Six Testing Personas to Avoid

If you are working for a company that makes software for end users, you have probably heard of user personas.  A user persona is a representation of one segment of your application’s end users.  For example, if you worked for a company that made a website for home improvement supplies, one of your user personas might be New Homeowner Nick, who has just purchased his first home and might not have much experience fixing small things in his house.  Another persona might be Do-It-Yourself Dora, who has lots of experience fixing everything in her home herself.

It occurred to me recently that there are also testing personas.  But unlike our user personas, these personas are ones we want to avoid!  Read on to see if one of these personas applies to you.
1. Test Script Ted
Ted loves running manual test scripts and checking them off when they’re completed.  It gives him a feeling of satisfaction to see tests pass.  He doesn’t particularly care if he doesn’t understand how his application works; he’s just satisfied to do what he’s told.  But because he doesn’t understand how the application works, he sometimes misses important bugs.  If he sees something strange, but it’s not addressed in the test plan, he just lets it slide.  His job is to test, not figure things out!

2. Automation Annie
Annie considers herself an automation engineer.  She considers manual testing a colossal waste of her time.  She’d rather get into the hard stuff: creating and maintaining automated tests!  When a new feature is created, she doesn’t bother to do any exploratory testing; she’ll just start coding and she figures her great automation will uncover any issues.

What Ted and Annie have in common:
Ted and Annie are making the same mistake for different reasons; they are not taking the time to really learn how their application works.  They’re both missing bugs because of a lack of understanding; Ted doesn’t understand the code that makes the features work, and Annie doesn’t understand the use cases of the application.

How not to be Ted or Annie:
To be a thorough tester, it’s important to take the time to understand how your features work.  Try them out manually; explore their limits.  Look in the code to see if there are other ways you might test them.  Ask questions when you see things that don’t make sense.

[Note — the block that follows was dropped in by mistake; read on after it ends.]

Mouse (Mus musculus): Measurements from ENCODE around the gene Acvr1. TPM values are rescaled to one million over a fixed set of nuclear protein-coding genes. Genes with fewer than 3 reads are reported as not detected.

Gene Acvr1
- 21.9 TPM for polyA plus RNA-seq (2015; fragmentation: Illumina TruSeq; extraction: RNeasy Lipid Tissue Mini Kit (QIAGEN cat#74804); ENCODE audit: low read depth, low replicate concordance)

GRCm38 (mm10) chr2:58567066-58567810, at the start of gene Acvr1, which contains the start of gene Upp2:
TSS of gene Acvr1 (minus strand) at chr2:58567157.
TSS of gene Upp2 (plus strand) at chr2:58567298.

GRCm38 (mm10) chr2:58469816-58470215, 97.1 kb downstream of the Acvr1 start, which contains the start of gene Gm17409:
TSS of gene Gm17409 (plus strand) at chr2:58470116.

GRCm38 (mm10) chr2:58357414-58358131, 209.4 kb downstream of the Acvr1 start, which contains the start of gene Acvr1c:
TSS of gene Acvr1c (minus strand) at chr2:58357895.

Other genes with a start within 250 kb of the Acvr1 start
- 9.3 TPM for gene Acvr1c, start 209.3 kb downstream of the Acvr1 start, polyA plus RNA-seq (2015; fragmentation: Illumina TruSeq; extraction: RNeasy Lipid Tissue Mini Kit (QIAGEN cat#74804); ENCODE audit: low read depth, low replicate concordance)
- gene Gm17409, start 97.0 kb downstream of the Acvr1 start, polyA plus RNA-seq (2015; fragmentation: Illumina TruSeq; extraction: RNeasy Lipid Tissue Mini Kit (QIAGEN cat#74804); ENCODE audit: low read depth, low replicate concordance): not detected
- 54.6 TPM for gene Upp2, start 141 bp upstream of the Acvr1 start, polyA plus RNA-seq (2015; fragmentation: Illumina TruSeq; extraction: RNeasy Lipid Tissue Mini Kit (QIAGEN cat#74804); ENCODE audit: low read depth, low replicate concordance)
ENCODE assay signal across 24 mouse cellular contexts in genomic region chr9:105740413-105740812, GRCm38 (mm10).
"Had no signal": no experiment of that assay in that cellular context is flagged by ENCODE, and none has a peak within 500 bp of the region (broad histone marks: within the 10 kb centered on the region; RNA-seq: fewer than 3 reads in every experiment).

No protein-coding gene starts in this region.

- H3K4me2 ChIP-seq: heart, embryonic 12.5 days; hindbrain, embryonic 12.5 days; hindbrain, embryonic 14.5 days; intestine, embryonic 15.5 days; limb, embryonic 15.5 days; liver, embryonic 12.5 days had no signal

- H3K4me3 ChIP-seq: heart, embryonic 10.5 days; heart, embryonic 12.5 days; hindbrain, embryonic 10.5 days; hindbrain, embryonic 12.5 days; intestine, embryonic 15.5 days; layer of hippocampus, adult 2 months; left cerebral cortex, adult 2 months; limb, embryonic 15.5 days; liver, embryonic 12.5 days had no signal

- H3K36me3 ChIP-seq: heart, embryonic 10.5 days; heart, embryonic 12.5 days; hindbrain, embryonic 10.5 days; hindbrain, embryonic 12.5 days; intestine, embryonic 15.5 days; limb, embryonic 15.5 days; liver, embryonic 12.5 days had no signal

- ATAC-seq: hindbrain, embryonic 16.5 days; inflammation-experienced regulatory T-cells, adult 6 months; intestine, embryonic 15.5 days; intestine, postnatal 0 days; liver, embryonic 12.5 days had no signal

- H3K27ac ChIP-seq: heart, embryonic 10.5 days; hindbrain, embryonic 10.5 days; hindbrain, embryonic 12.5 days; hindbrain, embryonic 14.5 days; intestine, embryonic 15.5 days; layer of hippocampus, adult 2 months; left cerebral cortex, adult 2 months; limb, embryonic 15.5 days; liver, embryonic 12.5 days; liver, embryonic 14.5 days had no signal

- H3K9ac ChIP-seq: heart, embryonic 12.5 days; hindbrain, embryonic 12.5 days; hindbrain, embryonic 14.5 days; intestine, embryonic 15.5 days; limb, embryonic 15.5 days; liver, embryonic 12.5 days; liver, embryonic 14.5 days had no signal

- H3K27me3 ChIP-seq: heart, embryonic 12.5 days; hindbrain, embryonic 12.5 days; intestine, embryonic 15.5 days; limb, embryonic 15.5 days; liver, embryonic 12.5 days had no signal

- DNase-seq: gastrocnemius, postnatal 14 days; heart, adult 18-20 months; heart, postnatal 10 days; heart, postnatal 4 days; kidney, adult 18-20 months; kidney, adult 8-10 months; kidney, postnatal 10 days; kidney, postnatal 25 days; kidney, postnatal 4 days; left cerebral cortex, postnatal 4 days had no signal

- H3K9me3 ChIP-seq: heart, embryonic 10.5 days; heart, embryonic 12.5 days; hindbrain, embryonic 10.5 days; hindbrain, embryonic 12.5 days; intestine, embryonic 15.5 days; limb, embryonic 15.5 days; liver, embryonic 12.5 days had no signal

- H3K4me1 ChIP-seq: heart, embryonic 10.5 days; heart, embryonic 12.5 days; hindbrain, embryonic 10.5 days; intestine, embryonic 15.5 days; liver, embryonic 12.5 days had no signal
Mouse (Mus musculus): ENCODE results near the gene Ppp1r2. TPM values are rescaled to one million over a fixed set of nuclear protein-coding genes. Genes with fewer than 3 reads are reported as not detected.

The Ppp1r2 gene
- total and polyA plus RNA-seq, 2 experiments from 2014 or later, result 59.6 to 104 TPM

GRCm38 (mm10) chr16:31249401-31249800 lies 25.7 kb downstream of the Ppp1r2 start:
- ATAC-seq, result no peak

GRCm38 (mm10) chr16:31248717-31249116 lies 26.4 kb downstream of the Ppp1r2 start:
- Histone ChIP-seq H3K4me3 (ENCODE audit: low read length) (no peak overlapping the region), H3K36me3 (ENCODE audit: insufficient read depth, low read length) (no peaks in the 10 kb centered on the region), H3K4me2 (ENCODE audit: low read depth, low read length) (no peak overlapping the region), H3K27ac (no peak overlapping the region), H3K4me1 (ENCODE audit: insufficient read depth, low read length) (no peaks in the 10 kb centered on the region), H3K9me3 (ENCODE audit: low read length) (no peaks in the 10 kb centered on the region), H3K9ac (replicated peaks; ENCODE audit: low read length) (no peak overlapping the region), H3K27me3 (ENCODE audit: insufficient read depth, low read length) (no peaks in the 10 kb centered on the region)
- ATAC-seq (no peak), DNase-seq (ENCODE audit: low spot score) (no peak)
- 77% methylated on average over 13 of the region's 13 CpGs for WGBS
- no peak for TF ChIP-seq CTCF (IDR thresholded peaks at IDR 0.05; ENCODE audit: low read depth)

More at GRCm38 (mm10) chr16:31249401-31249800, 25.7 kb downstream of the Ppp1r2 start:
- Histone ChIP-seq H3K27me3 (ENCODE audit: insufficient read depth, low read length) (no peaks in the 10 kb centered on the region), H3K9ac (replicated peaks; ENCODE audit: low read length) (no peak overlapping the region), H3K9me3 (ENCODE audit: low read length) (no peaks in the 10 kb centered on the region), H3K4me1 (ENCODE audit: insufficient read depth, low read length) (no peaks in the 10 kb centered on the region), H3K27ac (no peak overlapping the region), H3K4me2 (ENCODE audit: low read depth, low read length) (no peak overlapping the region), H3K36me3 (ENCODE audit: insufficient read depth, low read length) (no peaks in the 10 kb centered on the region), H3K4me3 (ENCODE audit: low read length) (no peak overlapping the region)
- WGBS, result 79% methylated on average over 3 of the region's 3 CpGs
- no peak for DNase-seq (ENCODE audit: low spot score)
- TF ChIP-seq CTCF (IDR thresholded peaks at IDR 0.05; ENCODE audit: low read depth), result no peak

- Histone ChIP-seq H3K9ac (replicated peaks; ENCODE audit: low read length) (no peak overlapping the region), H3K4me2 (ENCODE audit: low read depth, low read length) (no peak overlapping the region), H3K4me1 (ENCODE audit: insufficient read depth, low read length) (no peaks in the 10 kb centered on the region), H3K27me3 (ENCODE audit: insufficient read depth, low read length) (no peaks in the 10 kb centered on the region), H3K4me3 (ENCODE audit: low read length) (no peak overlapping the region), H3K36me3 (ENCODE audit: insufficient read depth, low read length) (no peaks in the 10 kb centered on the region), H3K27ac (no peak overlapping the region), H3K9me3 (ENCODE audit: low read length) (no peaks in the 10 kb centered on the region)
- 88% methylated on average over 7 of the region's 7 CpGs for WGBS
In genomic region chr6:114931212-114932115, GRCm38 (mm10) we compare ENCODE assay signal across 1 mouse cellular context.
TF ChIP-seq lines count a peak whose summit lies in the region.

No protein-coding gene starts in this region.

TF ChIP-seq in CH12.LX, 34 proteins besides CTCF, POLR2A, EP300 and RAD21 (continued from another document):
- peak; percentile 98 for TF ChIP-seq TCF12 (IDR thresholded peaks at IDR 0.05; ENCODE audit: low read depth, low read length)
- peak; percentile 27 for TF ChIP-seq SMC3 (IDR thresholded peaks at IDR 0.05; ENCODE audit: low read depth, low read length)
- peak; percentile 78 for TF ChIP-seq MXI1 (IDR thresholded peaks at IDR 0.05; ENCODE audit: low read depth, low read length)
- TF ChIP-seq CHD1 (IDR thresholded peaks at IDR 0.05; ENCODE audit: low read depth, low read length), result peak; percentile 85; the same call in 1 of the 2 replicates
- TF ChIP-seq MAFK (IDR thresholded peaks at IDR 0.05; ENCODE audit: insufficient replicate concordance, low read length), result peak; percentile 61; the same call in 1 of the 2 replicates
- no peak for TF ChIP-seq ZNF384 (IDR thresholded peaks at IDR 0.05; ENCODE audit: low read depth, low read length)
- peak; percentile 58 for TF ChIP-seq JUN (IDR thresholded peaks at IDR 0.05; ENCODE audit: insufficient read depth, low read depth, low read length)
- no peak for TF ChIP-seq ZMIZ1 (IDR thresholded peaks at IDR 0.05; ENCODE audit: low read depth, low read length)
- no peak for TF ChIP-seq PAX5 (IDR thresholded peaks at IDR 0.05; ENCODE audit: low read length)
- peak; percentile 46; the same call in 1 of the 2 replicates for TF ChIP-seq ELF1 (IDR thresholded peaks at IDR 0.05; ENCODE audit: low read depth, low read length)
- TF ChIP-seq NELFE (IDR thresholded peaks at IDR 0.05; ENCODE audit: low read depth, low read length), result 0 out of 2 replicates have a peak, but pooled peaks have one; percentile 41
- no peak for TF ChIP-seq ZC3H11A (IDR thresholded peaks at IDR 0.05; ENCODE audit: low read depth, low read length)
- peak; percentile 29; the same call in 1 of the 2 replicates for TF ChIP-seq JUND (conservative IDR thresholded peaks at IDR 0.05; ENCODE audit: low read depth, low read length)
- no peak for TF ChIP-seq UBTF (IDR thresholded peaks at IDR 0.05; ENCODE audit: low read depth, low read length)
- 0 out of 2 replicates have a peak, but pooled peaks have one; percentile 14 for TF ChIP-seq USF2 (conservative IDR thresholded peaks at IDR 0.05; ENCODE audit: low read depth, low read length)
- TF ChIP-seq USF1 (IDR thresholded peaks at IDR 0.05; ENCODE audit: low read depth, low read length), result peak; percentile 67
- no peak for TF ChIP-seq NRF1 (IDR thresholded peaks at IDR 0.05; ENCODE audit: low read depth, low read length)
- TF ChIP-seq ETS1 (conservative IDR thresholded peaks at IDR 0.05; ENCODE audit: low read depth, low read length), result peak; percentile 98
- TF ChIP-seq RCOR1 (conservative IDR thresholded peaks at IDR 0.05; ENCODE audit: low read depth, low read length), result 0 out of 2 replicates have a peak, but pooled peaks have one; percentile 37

3. Process Patty
Patty is passionate about quality.  She likes things to work correctly.  But she likes having processes and standards even more!  She’s got test plans and matrices she’s expecting her team to follow to the letter.  Regression testing must be completed before any exploratory testing is done, and there are hundreds of regression tests to be run.  The trouble is, with releases happening every two weeks there’s no time to do any exploratory testing.  There’s no time to stop and think about new ways to test the product, or what might be missing.  The team needs to get all those regression tests completed!

4. Rabbit Hole Ray
Ray is passionate about quality too; he doesn’t want any bug to go unnoticed.  So when he sees something strange in the application when it runs on IE10, he’s determined to find out what’s wrong!  He will take days to investigate, looking at logs and trying different configuration scenarios to reproduce it. He doesn’t want to be bothered with the standard regression tests that he’s leaving undone as the feature is being released. And he doesn’t care that only 1% of their customers are using IE10.  He’s going to solve the mystery!

What Patty and Ray have in common:
Patty and Ray are both wasting time.  They are focused on something other than the primary objective: releasing good software on time with a minimum of defects.  Patty is so caught up in the process that she doesn’t see the importance of exploratory testing, which could find new bugs.  And Ray is so obsessed with that elusive bug he’s exploring that he’s ignoring important testing that would impact many more users.

How not to be Patty or Ray:
When testing a new feature or regression testing existing ones, it’s important to think about which tests will have the biggest impact and plan your testing accordingly.  Be careful not to get too caught up in processes, and if that elusive bug you’re searching for won’t be that impactful to end users, let it go.

5. Job Security Jim: